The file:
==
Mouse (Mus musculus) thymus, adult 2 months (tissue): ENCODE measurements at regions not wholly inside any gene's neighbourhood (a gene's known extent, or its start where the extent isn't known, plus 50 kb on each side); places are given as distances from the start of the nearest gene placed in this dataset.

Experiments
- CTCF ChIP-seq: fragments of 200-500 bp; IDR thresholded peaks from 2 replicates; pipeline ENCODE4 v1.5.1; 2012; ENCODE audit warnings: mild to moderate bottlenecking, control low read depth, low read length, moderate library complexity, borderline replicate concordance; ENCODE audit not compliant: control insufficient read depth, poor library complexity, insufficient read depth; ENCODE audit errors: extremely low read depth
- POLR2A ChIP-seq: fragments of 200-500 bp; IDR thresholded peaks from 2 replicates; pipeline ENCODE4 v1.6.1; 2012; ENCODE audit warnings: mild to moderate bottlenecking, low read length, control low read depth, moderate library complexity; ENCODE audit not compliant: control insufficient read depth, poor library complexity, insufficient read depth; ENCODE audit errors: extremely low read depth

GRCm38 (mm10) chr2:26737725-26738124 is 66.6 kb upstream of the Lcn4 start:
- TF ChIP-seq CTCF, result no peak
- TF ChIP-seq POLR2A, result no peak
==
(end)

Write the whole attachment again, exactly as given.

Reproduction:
Mouse (Mus musculus) thymus, adult 2 months (tissue): ENCODE measurements at regions not wholly inside any gene's neighbourhood (a gene's known extent, or its start where the extent isn't known, plus 50 kb on each side); places are given as distances from the start of the nearest gene placed in this dataset.

Experiments
- CTCF ChIP-seq: fragments of 200-500 bp; IDR thresholded peaks from 2 replicates; pipeline ENCODE4 v1.5.1; 2012; ENCODE audit warnings: mild to moderate bottlenecking, control low read depth, low read length, moderate library complexity, borderline replicate concordance; ENCODE audit not compliant: control insufficient read depth, poor library complexity, insufficient read depth; ENCODE audit errors: extremely low read depth
- POLR2A ChIP-seq: fragments of 200-500 bp; IDR thresholded peaks from 2 replicates; pipeline ENCODE4 v1.6.1; 2012; ENCODE audit warnings: mild to moderate bottlenecking, low read length, control low read depth, moderate library complexity; ENCODE audit not compliant: control insufficient read depth, poor library complexity, insufficient read depth; ENCODE audit errors: extremely low read depth

GRCm38 (mm10) chr2:26737725-26738124 is 66.6 kb upstream of the Lcn4 start:
- TF ChIP-seq CTCF, result no peak
- TF ChIP-seq POLR2A, result no peak